Reading the statute and rule together, it is clear that medical assistants may perform certain specified medical tasks as well as tasks that do not require a medical license. The question, then, is whether Gephart's interaction with Mrs. Wong involved a task that required a license. With some exceptions not pertinent here, OCGA § 43-34-22 (a) requires any person who " suggest[s], recommend[s], or prescribe[s] any form of treatment for the palliation, relief, or cure of any physical or mental ailment of any person" to have a medical license. Wong's expert testified that only a physician can handle complaints of post-operative pain, that medical assistants should not give treatment advice, and that Gephart should not have told Mrs. Wong that her symptoms were normal or instructed her to take Ibuprofen . In their appellate brief, the defendants even state that " Gephart's alleged negligent acts required her to exercise independent medical judgment to decide ... what to advise Ms. Wong to do." Whether it was appropriate for Gephart to perform these medical tasks is a question for the jury. Cf. Cardio TVP Surgical Assocs. v. Gillis, 272 Ga. 404, 406 (1) (528 S.E.2d 785) (2000) (because physician assistants, unlike medical assistants, are so heavily regulated by the Composite State Board of Medical Examiners, only the Board can determine whether it is appropriate for a physician assistant to perform a specific procedure). And if the jury should find that Gephart performed tasks that required a license, she would have engaged in the unlicensed practice of medicine. Such a finding would support Wong's requested charges. Brown v. Belinfante, 252 Ga.App. 856, 861 (1) (557 S.E.2d 399) (2001).

4. Package inserts and user manuals do not, alone, establish the standard of care.

Wong argues that the " package inserts," the documentation included with the freezing tool used to perform the cryoablation, established the standard of care and the trial court should have so instructed the jury. Similarly, he argues that Chappell's failure to follow the user manual included in this documentation amounted to simple negligence.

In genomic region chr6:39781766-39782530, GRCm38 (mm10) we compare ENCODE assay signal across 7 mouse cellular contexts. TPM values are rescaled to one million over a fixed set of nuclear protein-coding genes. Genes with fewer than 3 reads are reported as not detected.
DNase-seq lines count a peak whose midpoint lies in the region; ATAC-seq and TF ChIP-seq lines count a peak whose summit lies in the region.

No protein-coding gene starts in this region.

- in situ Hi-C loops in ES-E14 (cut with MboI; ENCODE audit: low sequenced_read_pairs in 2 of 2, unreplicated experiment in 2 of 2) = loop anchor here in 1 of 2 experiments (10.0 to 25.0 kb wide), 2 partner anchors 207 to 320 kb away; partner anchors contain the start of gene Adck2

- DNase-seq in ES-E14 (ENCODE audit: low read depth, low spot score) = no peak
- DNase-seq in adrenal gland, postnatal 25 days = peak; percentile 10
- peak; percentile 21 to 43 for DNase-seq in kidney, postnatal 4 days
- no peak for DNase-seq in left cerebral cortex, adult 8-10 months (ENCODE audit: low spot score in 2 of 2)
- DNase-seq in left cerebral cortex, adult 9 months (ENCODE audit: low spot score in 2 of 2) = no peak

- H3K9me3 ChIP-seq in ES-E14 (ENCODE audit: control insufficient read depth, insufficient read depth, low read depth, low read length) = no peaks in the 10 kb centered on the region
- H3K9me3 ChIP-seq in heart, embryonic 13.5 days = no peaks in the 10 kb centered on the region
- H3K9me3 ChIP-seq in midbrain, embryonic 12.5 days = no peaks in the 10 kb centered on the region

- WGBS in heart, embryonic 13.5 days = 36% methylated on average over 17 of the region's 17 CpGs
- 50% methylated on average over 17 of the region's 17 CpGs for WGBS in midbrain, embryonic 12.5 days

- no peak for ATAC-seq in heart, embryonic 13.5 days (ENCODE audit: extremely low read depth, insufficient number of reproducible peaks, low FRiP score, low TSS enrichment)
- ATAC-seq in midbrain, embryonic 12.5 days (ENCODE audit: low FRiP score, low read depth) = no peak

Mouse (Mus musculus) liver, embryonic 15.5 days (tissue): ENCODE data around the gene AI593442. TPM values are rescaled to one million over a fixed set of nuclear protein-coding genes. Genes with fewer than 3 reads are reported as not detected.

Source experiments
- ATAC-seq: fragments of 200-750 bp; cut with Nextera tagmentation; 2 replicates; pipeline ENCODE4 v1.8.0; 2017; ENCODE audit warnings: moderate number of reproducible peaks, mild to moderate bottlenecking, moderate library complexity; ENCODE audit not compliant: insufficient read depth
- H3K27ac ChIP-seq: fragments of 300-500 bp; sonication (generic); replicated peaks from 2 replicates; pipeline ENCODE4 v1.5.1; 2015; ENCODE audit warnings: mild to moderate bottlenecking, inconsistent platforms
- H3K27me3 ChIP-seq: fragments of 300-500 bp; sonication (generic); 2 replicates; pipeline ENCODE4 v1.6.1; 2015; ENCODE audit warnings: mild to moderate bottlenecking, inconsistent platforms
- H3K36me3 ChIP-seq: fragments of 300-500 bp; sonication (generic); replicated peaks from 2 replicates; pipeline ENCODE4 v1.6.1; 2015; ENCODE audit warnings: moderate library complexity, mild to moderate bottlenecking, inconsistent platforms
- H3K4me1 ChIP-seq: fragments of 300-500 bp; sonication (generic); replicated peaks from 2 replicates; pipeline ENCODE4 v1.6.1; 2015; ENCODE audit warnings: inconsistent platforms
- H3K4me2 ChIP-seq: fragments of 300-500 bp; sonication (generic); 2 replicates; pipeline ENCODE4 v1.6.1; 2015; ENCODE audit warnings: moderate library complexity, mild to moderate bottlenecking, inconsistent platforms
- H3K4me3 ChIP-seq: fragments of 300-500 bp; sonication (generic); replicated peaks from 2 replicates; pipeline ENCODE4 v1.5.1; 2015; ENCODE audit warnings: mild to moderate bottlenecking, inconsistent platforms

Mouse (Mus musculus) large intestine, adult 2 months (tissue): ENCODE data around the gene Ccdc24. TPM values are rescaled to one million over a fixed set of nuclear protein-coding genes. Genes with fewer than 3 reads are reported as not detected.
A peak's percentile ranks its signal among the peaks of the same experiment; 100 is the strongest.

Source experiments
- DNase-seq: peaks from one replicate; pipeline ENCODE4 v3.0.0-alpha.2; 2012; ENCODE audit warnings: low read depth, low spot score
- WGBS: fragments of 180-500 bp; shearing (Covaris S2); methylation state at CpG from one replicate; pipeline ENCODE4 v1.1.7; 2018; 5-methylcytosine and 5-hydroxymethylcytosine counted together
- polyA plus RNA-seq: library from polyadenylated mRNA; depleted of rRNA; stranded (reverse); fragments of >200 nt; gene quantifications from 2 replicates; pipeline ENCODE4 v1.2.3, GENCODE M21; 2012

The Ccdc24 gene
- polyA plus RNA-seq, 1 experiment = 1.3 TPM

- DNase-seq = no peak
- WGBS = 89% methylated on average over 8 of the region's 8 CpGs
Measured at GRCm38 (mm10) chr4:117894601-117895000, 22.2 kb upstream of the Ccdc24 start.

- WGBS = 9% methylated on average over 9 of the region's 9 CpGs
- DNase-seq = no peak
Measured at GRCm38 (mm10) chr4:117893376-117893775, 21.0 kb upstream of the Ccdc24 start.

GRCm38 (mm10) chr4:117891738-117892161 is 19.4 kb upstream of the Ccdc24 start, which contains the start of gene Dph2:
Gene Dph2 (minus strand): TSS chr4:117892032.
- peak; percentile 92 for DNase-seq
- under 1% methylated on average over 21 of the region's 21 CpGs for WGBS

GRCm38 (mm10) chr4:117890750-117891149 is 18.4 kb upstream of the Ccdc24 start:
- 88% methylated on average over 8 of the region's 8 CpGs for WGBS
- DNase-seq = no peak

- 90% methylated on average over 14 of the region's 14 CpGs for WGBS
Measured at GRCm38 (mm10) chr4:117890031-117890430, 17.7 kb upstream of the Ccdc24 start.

We hold that the package inserts are relevant to but do not conclusively establish the standard of care. " A person professing to practice surgery or the administering of medicine for compensation must bring to the exercise of his profession a reasonable degree of care and skill. Any injury resulting from a want of such care and skill shall be a tort for which a recovery may be had." OCGA § 51-1-27. " Such standard of care is that which, under similar conditions and like circumstances, is ordinarily employed by the

Page 502

medical profession generally. ... Excepting in a few extreme circumstances, the question of compliance with the required standards must be presented through expert testimony." Kenney v. Piedmont Hospital, 136 Ga.App. 660, 664 (3) (222 S.E.2d 162) (1975). " [T]he appropriate medical standard is the province of the medical expert," Morrison v. Koornick, 201 Ga.App. 367, 370 (2) (411 S.E.2d 105) (1991), although documentary evidence can be relevant to the issue. See Byrd v. Medical Center of Central Georgia, 258 Ga.App. 286, 287-290 (1) (574 S.E.2d 326) (2002) (service manual used by hospital's surgical department was relevant to establish medical malpractice standard of care).

To allow the package inserts alone to establish a physician's standard of care would be inconsistent with OCGA § 51-1-27 and our case law because it would permit the manufacturer, rather than the medical profession, to establish the standard of care. See Luckie v. Piggly-Wiggly Southern, 173 Ga.App. 177, 178 (1) (325 S.E.2d 844) (1984) (violation of privately-established rule does not, alone, show negligence). Additionally, without expert assistance, a jury may not easily understand user manuals, which are written for the medical profession, not the general public. Nor has Wong presented any evidence that the manufacturer intended to establish the standard of care when it prepared the materials. Moreover, the materials cannot be cross-examined. For these reasons, we conclude that although relevant, the package inserts alone do not establish the standard of care.